tag:blogger.com,1999:blog-8542449.post6162185120538222553..comments2021-07-09T09:11:51.623-04:00Comments on Glaivester: Question on Margin of ErrorGlaivesterhttp://www.blogger.com/profile/16867323638154972101noreply@blogger.comBlogger2125tag:blogger.com,1999:blog-8542449.post-54942106071758038752015-11-04T16:37:25.778-05:002015-11-04T16:37:25.778-05:00The statistic is an estimate of the actual value. ...The statistic is an estimate of the actual value. It is conventional to make use of a '95% confidence interval', which is to say you've determined that you can say with 95% confidence that actual value is within the range you offer. (It's been 2/3 of a generation since I've studied it, and it was mostly statistics-as-a-social-science tool and not mathematical statistics, so do not ask me by what method you construct that confidence interval).Art Decohttp://wwrtc.blogspot.comnoreply@blogger.comtag:blogger.com,1999:blog-8542449.post-36009685079750741842015-08-11T11:22:34.850-04:002015-08-11T11:22:34.850-04:00I'll try, but i am very rusty on math.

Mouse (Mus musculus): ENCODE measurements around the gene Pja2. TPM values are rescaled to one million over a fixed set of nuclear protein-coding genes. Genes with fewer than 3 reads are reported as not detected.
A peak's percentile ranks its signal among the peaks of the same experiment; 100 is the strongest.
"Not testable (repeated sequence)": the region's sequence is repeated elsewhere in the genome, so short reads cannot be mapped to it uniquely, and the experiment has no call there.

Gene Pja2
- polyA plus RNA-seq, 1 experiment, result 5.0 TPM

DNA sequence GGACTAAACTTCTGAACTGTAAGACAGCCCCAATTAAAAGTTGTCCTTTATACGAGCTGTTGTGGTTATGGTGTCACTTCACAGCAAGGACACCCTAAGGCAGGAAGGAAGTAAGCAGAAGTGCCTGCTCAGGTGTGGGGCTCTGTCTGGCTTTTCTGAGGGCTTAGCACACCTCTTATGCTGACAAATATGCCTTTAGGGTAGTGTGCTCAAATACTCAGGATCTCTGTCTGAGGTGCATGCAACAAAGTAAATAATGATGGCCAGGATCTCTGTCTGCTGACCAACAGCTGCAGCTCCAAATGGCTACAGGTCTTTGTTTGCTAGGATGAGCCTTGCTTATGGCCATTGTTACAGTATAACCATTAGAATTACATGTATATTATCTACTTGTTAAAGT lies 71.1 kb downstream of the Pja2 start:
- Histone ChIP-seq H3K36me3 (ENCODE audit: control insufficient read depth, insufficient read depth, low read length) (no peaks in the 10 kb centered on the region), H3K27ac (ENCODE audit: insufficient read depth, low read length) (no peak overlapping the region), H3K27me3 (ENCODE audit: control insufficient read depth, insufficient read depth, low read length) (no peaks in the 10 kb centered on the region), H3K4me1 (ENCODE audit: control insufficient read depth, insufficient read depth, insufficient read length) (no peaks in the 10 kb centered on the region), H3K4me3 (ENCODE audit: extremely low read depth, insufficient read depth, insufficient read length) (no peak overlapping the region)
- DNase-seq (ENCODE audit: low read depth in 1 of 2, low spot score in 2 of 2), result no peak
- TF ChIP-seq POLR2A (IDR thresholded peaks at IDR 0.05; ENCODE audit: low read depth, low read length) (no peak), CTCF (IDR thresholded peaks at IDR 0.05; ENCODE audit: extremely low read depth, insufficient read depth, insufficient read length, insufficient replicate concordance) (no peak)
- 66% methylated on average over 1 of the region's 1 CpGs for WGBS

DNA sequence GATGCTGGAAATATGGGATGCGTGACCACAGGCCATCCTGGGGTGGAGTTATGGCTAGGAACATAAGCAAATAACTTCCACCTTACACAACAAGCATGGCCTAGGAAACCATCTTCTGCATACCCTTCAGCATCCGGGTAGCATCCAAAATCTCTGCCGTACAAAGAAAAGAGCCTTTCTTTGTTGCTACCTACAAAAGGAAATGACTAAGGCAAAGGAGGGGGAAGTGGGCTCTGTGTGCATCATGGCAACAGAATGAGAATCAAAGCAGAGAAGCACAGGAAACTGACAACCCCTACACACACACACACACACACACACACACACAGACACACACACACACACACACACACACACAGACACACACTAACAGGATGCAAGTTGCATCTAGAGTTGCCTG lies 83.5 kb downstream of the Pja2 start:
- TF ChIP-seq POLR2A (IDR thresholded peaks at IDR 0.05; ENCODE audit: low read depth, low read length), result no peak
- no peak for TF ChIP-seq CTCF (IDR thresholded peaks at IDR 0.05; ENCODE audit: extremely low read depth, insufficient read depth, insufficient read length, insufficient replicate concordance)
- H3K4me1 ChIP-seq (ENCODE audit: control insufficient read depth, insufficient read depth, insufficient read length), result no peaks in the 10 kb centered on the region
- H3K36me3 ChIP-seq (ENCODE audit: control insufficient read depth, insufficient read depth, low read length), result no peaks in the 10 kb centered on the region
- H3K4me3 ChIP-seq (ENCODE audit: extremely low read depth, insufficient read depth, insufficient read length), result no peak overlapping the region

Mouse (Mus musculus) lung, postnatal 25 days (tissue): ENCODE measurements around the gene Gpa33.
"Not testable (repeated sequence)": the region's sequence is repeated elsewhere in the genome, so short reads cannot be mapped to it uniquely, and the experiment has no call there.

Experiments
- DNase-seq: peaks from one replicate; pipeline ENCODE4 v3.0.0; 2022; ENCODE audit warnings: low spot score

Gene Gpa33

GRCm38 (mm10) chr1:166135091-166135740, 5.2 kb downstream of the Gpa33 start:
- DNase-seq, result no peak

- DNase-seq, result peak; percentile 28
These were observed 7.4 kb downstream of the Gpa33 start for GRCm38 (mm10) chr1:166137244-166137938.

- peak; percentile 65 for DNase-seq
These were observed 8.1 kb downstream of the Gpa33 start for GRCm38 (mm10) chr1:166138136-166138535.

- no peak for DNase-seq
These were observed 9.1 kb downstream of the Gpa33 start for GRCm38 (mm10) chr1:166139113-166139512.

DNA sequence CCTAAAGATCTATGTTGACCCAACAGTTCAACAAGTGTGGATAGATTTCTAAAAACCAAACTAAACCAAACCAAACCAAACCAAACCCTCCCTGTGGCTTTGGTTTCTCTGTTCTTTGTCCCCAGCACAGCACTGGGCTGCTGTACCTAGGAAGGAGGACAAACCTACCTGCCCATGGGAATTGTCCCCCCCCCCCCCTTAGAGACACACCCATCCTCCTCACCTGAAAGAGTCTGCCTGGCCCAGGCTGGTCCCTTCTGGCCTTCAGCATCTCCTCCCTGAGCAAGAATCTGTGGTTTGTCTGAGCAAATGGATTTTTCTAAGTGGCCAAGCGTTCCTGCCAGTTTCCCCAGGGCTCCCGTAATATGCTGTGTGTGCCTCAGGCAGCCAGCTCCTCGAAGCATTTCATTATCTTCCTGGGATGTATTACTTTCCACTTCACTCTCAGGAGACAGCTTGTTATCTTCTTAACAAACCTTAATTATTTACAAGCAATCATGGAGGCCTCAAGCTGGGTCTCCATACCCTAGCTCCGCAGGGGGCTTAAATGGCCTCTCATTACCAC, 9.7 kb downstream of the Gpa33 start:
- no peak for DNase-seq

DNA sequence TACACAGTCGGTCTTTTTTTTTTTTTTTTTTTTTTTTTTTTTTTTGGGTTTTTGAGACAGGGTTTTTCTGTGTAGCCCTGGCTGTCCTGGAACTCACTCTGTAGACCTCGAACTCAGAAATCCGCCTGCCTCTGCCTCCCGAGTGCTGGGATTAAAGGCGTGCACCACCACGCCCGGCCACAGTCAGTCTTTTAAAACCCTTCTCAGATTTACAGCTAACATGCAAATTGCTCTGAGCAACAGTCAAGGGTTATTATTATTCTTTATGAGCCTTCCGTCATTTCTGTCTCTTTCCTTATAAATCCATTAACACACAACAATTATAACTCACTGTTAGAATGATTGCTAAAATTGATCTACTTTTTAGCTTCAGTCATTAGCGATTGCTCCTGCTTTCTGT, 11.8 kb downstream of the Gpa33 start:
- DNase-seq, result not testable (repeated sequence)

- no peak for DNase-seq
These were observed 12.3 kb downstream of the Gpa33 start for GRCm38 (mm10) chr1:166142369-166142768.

As n i...I'll try, but i am very rusty on math.<br /><br />As n increases, a binomial distribution approximates a normal distribution, so i will sloppily use its math.<br /><br />Standard deviation is sqrt (n * p * (1 - p))<br /><br />Playing around with numbers, p = .5 and n= 30, sd = 2.73<br />And p = .05, n = 30; sd = 1.19<br /><br /><br />Anonymousnoreply@blogger.com